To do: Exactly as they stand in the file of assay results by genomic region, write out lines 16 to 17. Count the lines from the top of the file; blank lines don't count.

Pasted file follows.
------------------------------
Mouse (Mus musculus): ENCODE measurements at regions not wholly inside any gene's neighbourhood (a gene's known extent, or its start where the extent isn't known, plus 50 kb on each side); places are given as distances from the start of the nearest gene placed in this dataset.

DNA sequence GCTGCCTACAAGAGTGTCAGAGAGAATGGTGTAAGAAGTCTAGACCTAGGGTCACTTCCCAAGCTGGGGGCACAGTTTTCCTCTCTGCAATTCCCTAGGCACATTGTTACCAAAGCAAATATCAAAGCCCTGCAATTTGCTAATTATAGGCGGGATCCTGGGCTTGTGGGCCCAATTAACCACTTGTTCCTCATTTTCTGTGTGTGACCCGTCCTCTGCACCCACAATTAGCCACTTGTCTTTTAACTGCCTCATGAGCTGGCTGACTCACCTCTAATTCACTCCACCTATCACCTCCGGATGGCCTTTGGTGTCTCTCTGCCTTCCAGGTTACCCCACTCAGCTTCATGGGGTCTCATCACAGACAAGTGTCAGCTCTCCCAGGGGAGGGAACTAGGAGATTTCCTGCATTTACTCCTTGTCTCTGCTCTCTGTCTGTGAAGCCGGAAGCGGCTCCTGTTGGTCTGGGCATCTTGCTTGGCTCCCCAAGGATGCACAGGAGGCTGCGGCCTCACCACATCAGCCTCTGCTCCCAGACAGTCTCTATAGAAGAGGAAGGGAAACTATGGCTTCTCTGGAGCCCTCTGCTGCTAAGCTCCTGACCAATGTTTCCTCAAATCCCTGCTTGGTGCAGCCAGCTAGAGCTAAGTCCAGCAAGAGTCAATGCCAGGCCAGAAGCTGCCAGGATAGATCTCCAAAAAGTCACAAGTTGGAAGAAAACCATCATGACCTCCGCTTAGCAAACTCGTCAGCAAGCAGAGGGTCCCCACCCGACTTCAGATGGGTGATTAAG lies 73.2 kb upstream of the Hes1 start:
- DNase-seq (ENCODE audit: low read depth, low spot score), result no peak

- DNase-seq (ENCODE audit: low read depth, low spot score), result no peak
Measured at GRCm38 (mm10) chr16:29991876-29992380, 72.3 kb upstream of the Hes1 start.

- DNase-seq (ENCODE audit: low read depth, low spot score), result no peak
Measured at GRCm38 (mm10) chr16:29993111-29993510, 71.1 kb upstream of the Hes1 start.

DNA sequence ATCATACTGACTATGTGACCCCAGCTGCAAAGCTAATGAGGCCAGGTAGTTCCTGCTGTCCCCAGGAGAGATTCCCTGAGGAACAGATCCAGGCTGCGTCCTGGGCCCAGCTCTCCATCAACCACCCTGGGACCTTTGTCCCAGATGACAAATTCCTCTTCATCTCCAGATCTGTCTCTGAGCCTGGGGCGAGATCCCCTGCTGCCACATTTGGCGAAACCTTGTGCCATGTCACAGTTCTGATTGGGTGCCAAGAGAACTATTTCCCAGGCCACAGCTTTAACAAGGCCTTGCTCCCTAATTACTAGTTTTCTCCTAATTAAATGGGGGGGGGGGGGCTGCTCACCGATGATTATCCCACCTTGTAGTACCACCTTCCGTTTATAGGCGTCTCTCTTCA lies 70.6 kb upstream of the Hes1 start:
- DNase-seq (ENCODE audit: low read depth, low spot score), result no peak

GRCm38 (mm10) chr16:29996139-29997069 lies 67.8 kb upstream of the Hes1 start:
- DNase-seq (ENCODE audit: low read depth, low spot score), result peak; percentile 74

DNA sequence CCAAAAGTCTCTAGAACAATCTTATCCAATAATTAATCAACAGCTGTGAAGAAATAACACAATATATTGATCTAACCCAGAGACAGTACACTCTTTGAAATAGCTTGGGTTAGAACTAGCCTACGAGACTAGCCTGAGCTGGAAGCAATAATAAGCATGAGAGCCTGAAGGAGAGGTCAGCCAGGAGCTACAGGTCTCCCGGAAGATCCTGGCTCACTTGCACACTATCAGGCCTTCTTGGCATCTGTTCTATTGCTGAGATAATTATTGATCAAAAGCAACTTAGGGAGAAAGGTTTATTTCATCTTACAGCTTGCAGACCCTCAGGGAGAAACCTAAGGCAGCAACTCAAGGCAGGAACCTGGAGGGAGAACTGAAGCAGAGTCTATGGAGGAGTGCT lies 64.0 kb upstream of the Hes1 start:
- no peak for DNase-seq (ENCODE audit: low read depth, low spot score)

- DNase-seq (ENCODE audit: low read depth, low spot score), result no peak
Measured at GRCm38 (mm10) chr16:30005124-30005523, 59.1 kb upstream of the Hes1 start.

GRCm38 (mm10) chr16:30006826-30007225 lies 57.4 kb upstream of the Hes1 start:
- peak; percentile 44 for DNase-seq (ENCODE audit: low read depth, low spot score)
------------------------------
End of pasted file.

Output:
GRCm38 (mm10) chr16:30006826-30007225 lies 57.4 kb upstream of the Hes1 start:
- peak; percentile 44 for DNase-seq (ENCODE audit: low read depth, low spot score)